Yoon, PPP declare war on drugs
President Yoon Suk-yeol’s administration and the People Power Party (PPP) declared a war on drugs, saying they would eradicate a “cancer” on Korean society.
The announcement Wednesday came as local police and prosecutors warn about rising drug-related crimes.
After a meeting with administration officials Wednesday morning at the National Assembly in Yeouido, western Seoul, Rep. Sung Il-jong, head of the PPP’s policy committee, told reporters that the head of the Government Policy Coordination Office under the prime minister would lead a so-called narcotics countermeasures council.
The council, said Sung, would serve as a control center for management of the problem, handling everything from investigation, information sharing, prevention, treatment and rehabilitation.
Four special investigation teams of prosecutors and police officers will be formed nationwide to crack down on domestic drug abuse. In the meeting, Sung said his party also suggested the need for the use of AI technology in investigations.
Information on the illegal sale of drugs will be shared between the prosecution, police, National Intelligence Service, Korea Customs Service, Ministry of Food and Drug Safety and the Ministry of Health and Welfare.
Sung accused young people of not perceiving the dangers of drugs, saying that teens dismiss the issue because some companies use the term “drugs” as a marketing strategy to imply their products are so good they’re addictive. The lawmaker said his party and the Yoon administration were keen on improving social awareness and holding drug prevention programs for young people.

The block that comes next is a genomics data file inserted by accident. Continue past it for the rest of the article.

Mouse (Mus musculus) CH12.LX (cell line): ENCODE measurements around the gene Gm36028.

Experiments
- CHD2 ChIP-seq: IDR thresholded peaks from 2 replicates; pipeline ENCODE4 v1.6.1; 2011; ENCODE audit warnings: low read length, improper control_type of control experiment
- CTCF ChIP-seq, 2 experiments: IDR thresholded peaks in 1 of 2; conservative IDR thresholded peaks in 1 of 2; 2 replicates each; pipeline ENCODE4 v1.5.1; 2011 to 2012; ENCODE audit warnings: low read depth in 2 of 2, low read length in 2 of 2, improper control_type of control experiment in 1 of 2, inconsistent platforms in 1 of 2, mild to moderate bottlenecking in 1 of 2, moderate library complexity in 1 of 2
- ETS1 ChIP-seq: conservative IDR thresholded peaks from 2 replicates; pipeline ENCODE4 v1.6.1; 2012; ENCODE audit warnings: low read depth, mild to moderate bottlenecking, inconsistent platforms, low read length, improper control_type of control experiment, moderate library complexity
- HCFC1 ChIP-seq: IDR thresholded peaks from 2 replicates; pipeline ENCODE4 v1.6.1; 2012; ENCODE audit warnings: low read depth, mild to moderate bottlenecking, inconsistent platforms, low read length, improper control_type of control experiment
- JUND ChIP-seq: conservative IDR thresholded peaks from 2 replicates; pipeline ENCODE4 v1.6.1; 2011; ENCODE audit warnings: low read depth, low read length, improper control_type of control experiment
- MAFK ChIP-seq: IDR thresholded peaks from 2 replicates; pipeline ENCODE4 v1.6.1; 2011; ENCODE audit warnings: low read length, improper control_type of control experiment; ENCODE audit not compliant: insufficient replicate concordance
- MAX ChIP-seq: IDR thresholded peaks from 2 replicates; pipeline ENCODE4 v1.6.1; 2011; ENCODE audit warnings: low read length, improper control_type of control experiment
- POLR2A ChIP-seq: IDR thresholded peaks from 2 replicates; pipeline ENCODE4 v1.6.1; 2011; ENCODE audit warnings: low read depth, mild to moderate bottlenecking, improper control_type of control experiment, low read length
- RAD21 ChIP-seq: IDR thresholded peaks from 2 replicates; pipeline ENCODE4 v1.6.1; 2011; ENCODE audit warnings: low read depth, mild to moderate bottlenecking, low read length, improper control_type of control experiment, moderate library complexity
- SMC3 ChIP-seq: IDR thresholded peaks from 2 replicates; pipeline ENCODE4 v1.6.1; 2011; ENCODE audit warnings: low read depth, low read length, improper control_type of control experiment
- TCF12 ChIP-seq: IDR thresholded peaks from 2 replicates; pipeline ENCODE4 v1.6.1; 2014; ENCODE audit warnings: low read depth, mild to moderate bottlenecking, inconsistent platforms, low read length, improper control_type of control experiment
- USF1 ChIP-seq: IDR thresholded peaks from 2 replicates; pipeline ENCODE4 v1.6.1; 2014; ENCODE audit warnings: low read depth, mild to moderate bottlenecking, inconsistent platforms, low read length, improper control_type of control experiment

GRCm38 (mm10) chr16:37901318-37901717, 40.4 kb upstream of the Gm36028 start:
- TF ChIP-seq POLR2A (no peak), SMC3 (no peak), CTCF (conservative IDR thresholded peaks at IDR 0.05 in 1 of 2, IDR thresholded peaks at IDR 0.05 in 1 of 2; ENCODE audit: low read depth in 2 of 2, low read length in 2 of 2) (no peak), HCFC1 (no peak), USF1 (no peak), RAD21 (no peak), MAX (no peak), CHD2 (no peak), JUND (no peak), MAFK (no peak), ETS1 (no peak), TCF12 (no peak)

Apart from cracking down on drug crimes, Sung said his party and the administration would increase state resources for treating domestic drug criminals, preventing drug addiction and helping people get back on their feet after being discharged from prison.
Wednesday’s meeting between the Yoon administration and PPP was held two days after Yoon urged his aides to crack down on drug abuse in Korea before it mushrooms into a “national risk.”
A spokesperson in Yoon’s office told the JoongAng Ilbo that the president expressed particular concerns about increasing drug crimes among young people, saying that the country must take swift action to “protect our future generation.”
According to data from the prosecution, 807 people were nabbed last year for smuggling drugs into the country such as marijuana. From January to July this year, 868 people were busted.
The sheer volume of confiscated drugs such as methamphetamines, ecstasy and yaba (a combination of methamphetamine and caffeine) has also risen from about 60.79 kilograms last year to some 82.75 kilograms in the first half of this year.
Prosecutors believe the increase is being caused by eased travel restrictions since the Covid-19 pandemic.
Last week, a criminal investigation research center affiliated with the Korean National Police University released data showing that drug-related crimes involving foreigners increased by nearly 6.5-fold from 359 cases in 2012 to 2,335 cases last year.
The nationalities of the offenders likewise increased from 31 countries in 2012 to 71 last year.
In 2012, 61.8 percent of those cases involved foreigners taking drugs, while only 5.8 percent were drug smuggling. In comparison, 44.7 percent of last year’s drug-related crimes involving foreigners were the offenders taking drugs, while 20.5 percent related to smuggling.
BY LEE SUNG-EUN [email@example.com]